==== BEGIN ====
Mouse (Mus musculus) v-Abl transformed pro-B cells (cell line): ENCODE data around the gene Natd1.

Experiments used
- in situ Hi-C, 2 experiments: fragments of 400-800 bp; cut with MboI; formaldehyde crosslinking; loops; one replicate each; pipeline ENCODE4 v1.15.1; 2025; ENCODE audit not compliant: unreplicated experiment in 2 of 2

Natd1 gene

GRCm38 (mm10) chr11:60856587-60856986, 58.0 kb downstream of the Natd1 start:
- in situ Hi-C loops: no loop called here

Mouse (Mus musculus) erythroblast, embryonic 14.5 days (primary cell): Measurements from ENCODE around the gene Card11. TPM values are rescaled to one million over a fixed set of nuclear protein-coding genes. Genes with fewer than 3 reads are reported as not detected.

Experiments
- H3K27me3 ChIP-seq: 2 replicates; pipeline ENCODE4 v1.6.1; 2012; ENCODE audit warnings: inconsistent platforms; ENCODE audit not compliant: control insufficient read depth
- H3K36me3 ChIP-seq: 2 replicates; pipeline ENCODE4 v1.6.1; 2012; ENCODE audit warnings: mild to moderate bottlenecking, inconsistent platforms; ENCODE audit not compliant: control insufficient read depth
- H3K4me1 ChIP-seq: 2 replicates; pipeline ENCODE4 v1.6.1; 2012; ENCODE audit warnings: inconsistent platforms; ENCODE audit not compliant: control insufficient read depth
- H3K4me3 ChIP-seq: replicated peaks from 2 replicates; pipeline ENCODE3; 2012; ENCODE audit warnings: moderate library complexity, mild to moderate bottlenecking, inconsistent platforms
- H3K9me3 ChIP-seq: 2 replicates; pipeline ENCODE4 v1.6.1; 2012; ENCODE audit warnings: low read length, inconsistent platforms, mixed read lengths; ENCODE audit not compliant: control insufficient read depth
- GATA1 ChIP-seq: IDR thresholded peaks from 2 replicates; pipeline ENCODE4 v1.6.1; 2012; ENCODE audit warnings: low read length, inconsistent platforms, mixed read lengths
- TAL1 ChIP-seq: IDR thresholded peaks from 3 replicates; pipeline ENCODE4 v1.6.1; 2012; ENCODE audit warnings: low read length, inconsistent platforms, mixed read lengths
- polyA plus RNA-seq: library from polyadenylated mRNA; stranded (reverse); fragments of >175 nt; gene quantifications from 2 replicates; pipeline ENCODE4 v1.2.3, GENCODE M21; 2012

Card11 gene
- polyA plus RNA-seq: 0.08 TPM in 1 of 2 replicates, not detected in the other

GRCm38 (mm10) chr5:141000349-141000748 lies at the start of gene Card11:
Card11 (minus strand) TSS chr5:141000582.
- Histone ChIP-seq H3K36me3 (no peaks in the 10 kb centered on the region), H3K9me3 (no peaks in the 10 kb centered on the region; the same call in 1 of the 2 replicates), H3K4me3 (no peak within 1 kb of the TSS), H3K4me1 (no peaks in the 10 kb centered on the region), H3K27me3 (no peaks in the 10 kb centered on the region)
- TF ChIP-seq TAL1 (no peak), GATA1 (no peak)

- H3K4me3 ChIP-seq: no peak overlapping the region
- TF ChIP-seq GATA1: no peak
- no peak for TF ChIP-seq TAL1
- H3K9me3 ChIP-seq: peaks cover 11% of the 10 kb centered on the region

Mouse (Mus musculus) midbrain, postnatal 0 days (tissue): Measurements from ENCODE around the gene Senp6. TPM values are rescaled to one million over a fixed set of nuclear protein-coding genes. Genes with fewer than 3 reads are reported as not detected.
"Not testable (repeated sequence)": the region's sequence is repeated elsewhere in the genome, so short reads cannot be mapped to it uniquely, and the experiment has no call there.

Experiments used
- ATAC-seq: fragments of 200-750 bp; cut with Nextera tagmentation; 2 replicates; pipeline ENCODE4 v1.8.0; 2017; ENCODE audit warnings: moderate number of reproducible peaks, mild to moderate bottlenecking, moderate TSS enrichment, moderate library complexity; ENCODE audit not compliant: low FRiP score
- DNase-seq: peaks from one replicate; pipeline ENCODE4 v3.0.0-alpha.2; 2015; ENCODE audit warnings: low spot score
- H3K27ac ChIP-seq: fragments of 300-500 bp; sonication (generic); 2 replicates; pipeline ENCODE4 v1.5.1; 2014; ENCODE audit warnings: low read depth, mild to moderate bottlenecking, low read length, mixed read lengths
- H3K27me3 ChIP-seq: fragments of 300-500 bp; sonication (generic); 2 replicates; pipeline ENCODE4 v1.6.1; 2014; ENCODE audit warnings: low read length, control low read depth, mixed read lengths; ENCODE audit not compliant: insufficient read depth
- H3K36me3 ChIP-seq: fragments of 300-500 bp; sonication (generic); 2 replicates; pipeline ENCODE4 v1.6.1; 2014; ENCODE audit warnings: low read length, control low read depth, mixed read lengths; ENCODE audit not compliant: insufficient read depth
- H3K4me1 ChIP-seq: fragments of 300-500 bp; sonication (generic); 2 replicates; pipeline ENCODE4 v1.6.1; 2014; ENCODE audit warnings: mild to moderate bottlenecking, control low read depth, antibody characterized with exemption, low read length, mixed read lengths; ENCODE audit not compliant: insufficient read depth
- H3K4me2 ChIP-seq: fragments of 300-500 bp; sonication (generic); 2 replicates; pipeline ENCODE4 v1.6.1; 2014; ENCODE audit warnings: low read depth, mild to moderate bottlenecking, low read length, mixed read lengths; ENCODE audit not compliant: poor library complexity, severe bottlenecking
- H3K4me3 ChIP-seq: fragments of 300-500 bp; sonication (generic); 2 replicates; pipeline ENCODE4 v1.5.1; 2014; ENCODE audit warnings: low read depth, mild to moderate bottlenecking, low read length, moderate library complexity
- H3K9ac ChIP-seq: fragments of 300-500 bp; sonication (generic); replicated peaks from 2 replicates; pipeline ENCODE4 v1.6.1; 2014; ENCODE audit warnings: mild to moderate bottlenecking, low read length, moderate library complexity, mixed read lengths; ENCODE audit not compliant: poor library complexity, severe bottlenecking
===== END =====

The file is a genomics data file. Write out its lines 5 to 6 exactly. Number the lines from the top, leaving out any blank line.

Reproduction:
GRCm38 (mm10) chr11:60856587-60856986, 58.0 kb downstream of the Natd1 start:
- in situ Hi-C loops: no loop called here